Anti-Phishing Measures in Tellody

(Cross-posting of https://www.tellody.com/blog/166-anti-phishing-measures-in-tellody)

Sending bulk emails is a risky business because, on the one hand, for Tellody that is running it, it’s prone to be abused by scammers and, on the other, for our users, it is easy to create emails in good faith but inadvertently contain indicators that will taint them.

Protecting ourselves and our users is an open-ended issue without easy solutions, but we decided that something is better than nothing and some action is better than no action. We tried to implement some kind of spoofing detection, as a first step. In this article, I’ll briefly explain what we have implemented, what you have to look out for and how you can fix your email if it gets flagged. Since we target phishers, the component is called “CoastGuard”.

I will use the following sample screen that contains all current notifications, as my reference.

phishing-indicators-2

 

First of all, you should not mix scripts in your words. Mixing scripts is a prime indicator of spoofing because words can appear as meaning one thing without actually writing them the way they are supposed to be. For example, the “Spoofed” notification appears to refer to the word “Paypal” but it mixes two scripts, “Basic Latin” (what “Paypal” is supposed to be written in) and “Greek and Coptic”. In this case it’s the uppercase Greek Rho, indistinguishable in all manners from the Latin uppercase P, that triggers this notification. There’s no legitimate reason to use more than one script within a word, and there are plenty of illegitimate ones so, if you find yourself needing to use a particularly clever brand name, that you just thought of, which uses more than one script, Tellody will not allow you to send it in an email. Get in touch if this is something essential to you.

Second, Punycodes have been shown to present the same spoofing opportunities, with little added value. The Punycode that is rejected above looks the same as https://www.epic.com but is not the same URL. Tellody rejects punycodes altogether, at least until major browsers start presenting adequate warnings about them. Again, if using a punycode is essential to you, get in touch with us.

The third category of spoofing indicator is when we think that someone tries to masquerade link text to make it appear as if it’s a URL. Maybe not many people would be fooled by “http:\\”, but would you be fooled by “http:⁄⁄”, containing a character that looks a lot like a forward slash? I know I would.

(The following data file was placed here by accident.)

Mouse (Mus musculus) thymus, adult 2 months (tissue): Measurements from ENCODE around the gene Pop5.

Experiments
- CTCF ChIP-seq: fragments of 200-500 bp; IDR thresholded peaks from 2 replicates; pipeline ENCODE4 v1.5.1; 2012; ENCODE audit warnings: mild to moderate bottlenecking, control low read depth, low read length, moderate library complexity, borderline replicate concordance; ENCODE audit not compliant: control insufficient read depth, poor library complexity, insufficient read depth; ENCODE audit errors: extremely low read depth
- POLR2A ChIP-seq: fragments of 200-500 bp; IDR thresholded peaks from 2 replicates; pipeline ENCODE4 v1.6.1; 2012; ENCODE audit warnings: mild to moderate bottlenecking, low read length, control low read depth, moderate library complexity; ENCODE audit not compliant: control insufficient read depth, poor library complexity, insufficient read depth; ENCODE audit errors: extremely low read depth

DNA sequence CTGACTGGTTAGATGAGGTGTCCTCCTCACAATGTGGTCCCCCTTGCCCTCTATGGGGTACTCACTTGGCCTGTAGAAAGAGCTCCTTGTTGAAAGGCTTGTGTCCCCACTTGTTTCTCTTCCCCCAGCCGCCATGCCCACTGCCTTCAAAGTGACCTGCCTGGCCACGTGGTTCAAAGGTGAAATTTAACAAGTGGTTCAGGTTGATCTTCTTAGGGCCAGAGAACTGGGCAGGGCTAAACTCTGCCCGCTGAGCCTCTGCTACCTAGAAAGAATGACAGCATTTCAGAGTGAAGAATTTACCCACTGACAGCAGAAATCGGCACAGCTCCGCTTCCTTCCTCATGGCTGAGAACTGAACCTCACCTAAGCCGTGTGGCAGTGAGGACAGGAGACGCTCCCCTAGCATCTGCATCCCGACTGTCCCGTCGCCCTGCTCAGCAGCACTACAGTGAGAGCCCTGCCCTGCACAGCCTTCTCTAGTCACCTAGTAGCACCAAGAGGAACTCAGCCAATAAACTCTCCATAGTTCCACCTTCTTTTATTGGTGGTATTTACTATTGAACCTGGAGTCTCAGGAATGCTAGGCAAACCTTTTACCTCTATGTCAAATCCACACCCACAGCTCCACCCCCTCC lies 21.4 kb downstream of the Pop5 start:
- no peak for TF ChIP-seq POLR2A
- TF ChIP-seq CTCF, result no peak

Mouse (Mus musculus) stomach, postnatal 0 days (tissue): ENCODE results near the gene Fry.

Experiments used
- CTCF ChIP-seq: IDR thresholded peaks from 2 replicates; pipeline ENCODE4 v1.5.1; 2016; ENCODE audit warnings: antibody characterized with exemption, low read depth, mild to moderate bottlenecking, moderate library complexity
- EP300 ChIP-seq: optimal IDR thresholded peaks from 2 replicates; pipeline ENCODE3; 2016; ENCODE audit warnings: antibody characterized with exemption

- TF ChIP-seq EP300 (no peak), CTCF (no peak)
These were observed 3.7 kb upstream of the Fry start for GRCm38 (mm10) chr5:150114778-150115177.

The next two indicators pertain to using the plethora of Unicode characters to make a string look as if it’s contiguous but is actually broken by characters with no width or scarcely any width. Adding such a pseudo-space character can create a string that looks to the eye like “Viagra” but fails to match a filter that looks for an exact match.

Finally, the last indicator is shown when the text of a link is something that looks as if it is a URL but it is different than the actual link target. A URL that appears to go to http://www.apple.com, while it goes to some shady site, is rejected by Tellody. Note that “appears” means how we think the text appears to a human and, the more tricks we detect to make something look like a URL while failing the straightforward syntactic check for one, the worse off we deem it to be.

This is a first version of those checks and they might evolve over time. If you find yourself having a legitimate business need that is hampered, please get in touch with info@tellody.com to discuss it.

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Let’s get physical

I’m a mechanical engineer and, although I studied for software engineering degrees right after I graduated, I did my fair share of numerical calculations during my five years of studies in engineering. Some of it in Turbo Pascal, but most of it in the recommended language, which was Fortran. It was very spartan but, one thing it did well, was get out of the way between engineers and their calculations. Around 2007, 17 full years away from purely numerical computing, I turned around to see what had changed in the domain of calculating with physical quantities. Believe me, any new version of Fortran that has come out was a huge improvement over Fortran 77, but I found that not much had changed in the calculations themselves. In particular, regarding calculations with physical units and proper dimensional analysis. The kind that could avoid disasters like these.

Before I tell you what I concocted in 2007 and then in 2014, let me stay a little longer on Fortran, or rather what was designed to be a modern-day Fortran: Fortress.

Fortress